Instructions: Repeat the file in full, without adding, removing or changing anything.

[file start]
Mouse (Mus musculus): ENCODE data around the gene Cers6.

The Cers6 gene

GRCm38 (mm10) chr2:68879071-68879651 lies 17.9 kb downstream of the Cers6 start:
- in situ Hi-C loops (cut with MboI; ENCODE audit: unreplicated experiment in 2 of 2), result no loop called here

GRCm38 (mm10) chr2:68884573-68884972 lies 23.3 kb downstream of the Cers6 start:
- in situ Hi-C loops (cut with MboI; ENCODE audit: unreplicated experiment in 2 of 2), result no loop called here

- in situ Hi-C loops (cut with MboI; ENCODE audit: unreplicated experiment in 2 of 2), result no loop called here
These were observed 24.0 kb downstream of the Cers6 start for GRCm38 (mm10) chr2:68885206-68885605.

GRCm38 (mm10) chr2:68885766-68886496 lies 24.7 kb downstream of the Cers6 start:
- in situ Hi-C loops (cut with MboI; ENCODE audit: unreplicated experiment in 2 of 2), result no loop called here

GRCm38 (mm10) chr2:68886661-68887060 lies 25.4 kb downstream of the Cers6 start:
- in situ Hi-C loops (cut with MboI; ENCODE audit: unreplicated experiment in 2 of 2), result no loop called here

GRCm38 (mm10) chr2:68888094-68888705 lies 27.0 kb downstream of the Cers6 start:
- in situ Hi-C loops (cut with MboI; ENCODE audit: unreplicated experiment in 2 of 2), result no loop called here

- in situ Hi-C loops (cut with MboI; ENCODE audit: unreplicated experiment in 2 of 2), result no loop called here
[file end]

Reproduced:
Mouse (Mus musculus): ENCODE data around the gene Cers6.

The Cers6 gene

GRCm38 (mm10) chr2:68879071-68879651 lies 17.9 kb downstream of the Cers6 start:
- in situ Hi-C loops (cut with MboI; ENCODE audit: unreplicated experiment in 2 of 2), result no loop called here

GRCm38 (mm10) chr2:68884573-68884972 lies 23.3 kb downstream of the Cers6 start:
- in situ Hi-C loops (cut with MboI; ENCODE audit: unreplicated experiment in 2 of 2), result no loop called here

- in situ Hi-C loops (cut with MboI; ENCODE audit: unreplicated experiment in 2 of 2), result no loop called here
These were observed 24.0 kb downstream of the Cers6 start for GRCm38 (mm10) chr2:68885206-68885605.

GRCm38 (mm10) chr2:68885766-68886496 lies 24.7 kb downstream of the Cers6 start:
- in situ Hi-C loops (cut with MboI; ENCODE audit: unreplicated experiment in 2 of 2), result no loop called here

GRCm38 (mm10) chr2:68886661-68887060 lies 25.4 kb downstream of the Cers6 start:
- in situ Hi-C loops (cut with MboI; ENCODE audit: unreplicated experiment in 2 of 2), result no loop called here

GRCm38 (mm10) chr2:68888094-68888705 lies 27.0 kb downstream of the Cers6 start:
- in situ Hi-C loops (cut with MboI; ENCODE audit: unreplicated experiment in 2 of 2), result no loop called here

- in situ Hi-C loops (cut with MboI; ENCODE audit: unreplicated experiment in 2 of 2), result no loop called here